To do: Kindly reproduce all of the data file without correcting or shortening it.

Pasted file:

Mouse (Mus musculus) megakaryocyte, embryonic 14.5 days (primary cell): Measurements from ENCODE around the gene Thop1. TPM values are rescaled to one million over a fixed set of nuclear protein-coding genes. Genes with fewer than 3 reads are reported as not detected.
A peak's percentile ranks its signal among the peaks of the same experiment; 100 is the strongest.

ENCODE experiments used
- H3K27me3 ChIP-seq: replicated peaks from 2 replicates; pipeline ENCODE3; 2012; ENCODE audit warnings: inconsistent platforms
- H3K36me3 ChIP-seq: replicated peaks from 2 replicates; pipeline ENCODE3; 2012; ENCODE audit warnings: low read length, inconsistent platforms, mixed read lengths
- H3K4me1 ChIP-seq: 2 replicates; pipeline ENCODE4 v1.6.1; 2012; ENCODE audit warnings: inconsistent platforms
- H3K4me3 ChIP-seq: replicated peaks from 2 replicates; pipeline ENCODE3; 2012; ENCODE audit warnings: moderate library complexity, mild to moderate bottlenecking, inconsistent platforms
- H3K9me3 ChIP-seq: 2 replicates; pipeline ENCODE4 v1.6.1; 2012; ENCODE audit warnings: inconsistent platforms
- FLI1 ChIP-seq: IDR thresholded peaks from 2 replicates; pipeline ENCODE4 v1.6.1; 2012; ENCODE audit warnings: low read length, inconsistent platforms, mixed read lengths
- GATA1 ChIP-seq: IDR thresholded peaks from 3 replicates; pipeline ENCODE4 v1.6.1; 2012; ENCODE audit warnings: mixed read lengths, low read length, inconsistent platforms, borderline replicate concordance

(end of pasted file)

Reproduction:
Mouse (Mus musculus) megakaryocyte, embryonic 14.5 days (primary cell): Measurements from ENCODE around the gene Thop1. TPM values are rescaled to one million over a fixed set of nuclear protein-coding genes. Genes with fewer than 3 reads are reported as not detected.
A peak's percentile ranks its signal among the peaks of the same experiment; 100 is the strongest.

ENCODE experiments used
- H3K27me3 ChIP-seq: replicated peaks from 2 replicates; pipeline ENCODE3; 2012; ENCODE audit warnings: inconsistent platforms
- H3K36me3 ChIP-seq: replicated peaks from 2 replicates; pipeline ENCODE3; 2012; ENCODE audit warnings: low read length, inconsistent platforms, mixed read lengths
- H3K4me1 ChIP-seq: 2 replicates; pipeline ENCODE4 v1.6.1; 2012; ENCODE audit warnings: inconsistent platforms
- H3K4me3 ChIP-seq: replicated peaks from 2 replicates; pipeline ENCODE3; 2012; ENCODE audit warnings: moderate library complexity, mild to moderate bottlenecking, inconsistent platforms
- H3K9me3 ChIP-seq: 2 replicates; pipeline ENCODE4 v1.6.1; 2012; ENCODE audit warnings: inconsistent platforms
- FLI1 ChIP-seq: IDR thresholded peaks from 2 replicates; pipeline ENCODE4 v1.6.1; 2012; ENCODE audit warnings: low read length, inconsistent platforms, mixed read lengths
- GATA1 ChIP-seq: IDR thresholded peaks from 3 replicates; pipeline ENCODE4 v1.6.1; 2012; ENCODE audit warnings: mixed read lengths, low read length, inconsistent platforms, borderline replicate concordance